3.2 Contents of planning
Companies expanding in business or are looking to adapt to change in the business environment, prepare a business plan. According to Mckeever (2010), a business plan is a document that sets out the markets the business intends to serve.
There are different plans which a business will decide upon, for example:
A strategic plan sets out the overall direction for the business. It is broad in scope and covers all the companies’ major activities.
A strategic business unit consists of a number of closely related products, which is meaningful to formulate a separate strategy.
An operational plan details how the overall objectives are to be achieved, by specifying what is expected from senior management experts from specific departments or functions.
Annual plans are common amongst most companies focusing on finance and setting budgets for the coming year.
What is common in all business plans is focusing on the direction of the business in short and long term planning.
Key aspects of planning include the strategy of the company and the development of the business to enhance profit. A planning hierarchy can be seen in figure 1.2, showing how the characteristics of plans changes at each level.
According to Mathews (2011), a government plan to cut the cost of public construction projects by a fifth, through standardising buildings, was published alongside the recent Budget. With the property market having been so affluent and now with the market and the country progressively slipping into further recession, it would seem that more construction companies would be looking to plan long term, using a more strategic option rather than plan for the short term.
3.3 The Process of planning
The process of planning relates to how plans are produced for a business or organisation to succeed. According to Jennings (2000), companies change their approach to planning as conditions change. There are seven iterative tasks which can be performed when making a plan as shown in figure 1.3.
Figure 1.3 Seven iterative tasks in planning.
Any plan depends on gathering information. Reverting back to the PESTEL model is ‘good practice’ when sourcing information such as market trends, formal analysis of the political and legal factors, current economy, socio cultural factors, technology and issues relating to the environment. Whether the company is a centralised company where the decisions are taken at the centre of the company, or a decentralised company, where the decision-making is delegated to lower levels of management, within the organisation casual encounters with colleagues is a major influence in gathering information. Once all of the information has been accumulated a mission statement can be compiled showing the organisations direction and overall goal in the construction market. It will guide decision making and should inspire and motivate the workforce to accomplish the desired result. As a result of the mission statement, a SWOT analysis can be used to evaluate the company in the current economic climate.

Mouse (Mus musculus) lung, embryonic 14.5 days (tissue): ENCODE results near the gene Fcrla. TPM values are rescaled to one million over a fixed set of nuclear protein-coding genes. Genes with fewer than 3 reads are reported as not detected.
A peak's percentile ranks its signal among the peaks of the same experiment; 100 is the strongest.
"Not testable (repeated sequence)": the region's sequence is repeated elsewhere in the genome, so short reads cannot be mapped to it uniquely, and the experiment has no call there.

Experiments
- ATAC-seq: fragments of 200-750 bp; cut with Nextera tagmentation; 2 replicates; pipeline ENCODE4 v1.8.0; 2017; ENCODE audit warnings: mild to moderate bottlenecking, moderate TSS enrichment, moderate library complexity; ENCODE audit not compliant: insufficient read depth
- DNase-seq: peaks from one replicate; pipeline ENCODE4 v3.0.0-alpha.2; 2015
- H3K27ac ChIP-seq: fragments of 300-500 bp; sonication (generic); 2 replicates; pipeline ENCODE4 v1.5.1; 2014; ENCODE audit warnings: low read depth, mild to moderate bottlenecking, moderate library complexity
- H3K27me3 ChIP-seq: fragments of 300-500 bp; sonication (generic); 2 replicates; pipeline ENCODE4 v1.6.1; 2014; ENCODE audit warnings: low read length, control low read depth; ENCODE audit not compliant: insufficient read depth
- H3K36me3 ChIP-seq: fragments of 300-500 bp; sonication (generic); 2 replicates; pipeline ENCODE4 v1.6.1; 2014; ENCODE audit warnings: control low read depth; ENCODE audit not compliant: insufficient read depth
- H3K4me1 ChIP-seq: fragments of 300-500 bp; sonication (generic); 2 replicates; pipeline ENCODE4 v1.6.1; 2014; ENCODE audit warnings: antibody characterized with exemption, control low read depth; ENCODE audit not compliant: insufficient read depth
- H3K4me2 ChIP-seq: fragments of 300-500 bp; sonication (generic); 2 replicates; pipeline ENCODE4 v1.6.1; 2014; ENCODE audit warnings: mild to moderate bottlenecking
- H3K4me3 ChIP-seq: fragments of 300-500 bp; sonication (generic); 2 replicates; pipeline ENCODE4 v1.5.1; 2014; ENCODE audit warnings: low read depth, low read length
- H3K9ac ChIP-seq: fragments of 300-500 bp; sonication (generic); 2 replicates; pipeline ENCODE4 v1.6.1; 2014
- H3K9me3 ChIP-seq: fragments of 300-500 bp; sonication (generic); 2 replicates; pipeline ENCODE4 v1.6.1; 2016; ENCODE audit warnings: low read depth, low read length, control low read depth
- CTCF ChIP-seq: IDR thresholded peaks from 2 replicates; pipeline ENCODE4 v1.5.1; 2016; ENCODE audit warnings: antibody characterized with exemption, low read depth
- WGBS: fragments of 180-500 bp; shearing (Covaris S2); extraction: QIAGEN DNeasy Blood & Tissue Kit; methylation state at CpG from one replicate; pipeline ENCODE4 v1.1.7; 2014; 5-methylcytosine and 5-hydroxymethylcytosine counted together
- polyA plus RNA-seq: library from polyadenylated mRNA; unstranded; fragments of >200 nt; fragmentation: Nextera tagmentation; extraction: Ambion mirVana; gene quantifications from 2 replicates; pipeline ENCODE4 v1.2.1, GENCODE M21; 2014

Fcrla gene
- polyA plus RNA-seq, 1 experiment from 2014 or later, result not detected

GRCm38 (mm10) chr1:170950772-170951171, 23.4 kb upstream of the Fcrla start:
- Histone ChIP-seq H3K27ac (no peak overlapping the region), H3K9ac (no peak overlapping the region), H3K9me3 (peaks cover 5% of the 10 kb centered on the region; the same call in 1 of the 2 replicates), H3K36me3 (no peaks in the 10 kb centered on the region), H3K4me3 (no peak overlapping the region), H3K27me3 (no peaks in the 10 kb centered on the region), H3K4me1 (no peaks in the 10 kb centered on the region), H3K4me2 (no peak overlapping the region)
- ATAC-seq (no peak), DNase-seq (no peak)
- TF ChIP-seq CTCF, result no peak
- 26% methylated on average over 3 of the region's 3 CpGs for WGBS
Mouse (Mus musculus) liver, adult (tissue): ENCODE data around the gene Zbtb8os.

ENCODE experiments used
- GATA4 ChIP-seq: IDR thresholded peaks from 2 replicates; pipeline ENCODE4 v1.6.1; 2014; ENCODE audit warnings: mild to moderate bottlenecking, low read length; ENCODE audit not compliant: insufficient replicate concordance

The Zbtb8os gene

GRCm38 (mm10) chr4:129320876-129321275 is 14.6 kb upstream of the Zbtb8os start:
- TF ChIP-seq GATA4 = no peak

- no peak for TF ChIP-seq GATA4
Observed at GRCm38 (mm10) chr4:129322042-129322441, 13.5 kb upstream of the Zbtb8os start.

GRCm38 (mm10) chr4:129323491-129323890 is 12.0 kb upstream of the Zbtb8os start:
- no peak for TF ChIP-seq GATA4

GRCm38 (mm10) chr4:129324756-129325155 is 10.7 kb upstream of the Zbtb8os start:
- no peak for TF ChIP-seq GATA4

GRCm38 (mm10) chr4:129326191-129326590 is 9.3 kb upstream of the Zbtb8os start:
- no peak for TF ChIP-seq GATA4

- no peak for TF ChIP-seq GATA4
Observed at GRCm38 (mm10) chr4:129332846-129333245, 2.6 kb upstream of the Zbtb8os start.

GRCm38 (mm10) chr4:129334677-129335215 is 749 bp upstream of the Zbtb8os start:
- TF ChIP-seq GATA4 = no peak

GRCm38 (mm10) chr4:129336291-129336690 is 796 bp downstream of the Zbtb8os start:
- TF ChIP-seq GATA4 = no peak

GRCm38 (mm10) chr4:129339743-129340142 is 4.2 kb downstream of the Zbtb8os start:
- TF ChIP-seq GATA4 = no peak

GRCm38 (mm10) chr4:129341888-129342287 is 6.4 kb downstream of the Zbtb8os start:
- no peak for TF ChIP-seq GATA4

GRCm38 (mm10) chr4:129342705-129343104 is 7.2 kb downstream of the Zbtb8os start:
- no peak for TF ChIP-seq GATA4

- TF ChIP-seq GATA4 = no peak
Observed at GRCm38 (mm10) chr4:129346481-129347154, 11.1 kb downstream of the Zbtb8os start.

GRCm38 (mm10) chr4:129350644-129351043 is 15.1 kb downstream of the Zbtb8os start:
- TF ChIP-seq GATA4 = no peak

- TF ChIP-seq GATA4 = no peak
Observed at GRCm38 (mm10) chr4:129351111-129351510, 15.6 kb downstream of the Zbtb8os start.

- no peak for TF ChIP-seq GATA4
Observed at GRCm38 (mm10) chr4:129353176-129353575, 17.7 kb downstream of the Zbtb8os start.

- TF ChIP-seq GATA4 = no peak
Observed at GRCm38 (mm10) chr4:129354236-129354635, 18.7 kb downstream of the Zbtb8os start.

Conducting a SWOT analysis as defined in figure 1.4 will enable companies such as Willmot Dixon to define their key strengths and weaknesses. Completing a SWOT analysis integrates the external opportunities and threats, as example, according to Lowery (2011), the economy is shaping to be a tough year for the construction sector. VAT increases and higher employer National Insurance contributions combine with government spending cuts to spell a year of contraction.
Articles such as this are a means of monitoring progress externally as well as internally. By evaluating how the economy will effect an organisation and by completing a SWOT analysis,
allows companies to set their goals and objectives
Goals and objectives give focus to a task such as what will be achieved and when. Setting goals is difficult for companies as they have to look beyond their present status and predict how their role as a business will fit in with the changing economy. The criteria for assessing goals is to be realistic and this can be achieved using the SMART acronym.
Specific: Does the goal set specific targets?